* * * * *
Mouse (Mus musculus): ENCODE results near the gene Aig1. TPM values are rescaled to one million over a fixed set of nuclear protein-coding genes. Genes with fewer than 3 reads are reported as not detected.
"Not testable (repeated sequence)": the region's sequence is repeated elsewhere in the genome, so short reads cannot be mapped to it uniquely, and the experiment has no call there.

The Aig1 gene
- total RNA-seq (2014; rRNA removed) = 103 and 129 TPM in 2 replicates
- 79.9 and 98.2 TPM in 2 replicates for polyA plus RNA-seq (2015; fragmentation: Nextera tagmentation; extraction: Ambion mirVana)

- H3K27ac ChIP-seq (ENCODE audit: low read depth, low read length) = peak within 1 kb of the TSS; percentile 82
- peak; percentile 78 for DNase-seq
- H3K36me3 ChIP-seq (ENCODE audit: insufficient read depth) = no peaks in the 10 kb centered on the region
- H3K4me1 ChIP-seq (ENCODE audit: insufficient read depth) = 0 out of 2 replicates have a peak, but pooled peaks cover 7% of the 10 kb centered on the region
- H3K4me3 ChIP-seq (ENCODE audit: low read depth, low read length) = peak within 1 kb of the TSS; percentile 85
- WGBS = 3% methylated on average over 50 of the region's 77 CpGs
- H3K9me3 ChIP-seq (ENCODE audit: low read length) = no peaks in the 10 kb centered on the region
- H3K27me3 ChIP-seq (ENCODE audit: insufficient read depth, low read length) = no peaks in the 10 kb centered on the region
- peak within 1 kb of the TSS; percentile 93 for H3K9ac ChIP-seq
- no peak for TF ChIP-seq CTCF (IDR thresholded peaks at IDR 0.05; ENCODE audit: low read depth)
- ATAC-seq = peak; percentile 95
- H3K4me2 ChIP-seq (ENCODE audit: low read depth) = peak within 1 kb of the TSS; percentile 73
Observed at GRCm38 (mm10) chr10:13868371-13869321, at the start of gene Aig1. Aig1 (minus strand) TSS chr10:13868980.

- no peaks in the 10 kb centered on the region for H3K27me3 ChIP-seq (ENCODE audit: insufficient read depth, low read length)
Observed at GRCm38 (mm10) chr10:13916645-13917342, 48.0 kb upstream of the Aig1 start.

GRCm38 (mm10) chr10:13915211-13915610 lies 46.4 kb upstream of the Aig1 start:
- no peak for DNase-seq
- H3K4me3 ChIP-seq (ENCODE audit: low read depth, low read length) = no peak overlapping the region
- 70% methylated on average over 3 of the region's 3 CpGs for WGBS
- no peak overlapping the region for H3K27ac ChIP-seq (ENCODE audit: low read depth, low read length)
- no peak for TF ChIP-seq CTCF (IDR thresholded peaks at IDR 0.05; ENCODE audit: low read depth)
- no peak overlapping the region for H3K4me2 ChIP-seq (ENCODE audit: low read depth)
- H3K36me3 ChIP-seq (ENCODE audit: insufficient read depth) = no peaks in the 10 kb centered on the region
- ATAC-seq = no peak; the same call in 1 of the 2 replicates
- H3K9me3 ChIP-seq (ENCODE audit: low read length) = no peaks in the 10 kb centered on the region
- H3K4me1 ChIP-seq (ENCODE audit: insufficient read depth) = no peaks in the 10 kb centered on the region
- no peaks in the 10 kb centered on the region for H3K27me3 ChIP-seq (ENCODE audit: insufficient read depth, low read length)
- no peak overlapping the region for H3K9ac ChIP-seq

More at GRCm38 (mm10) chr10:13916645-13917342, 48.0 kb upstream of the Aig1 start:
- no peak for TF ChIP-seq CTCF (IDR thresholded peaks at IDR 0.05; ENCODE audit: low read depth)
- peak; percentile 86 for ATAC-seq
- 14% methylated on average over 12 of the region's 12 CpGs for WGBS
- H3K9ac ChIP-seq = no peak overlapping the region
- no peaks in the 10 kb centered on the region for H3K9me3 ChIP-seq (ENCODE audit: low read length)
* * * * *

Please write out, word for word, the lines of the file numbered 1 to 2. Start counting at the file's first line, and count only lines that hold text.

Mouse (Mus musculus): ENCODE results near the gene Aig1. TPM values are rescaled to one million over a fixed set of nuclear protein-coding genes. Genes with fewer than 3 reads are reported as not detected.
"Not testable (repeated sequence)": the region's sequence is repeated elsewhere in the genome, so short reads cannot be mapped to it uniquely, and the experiment has no call there.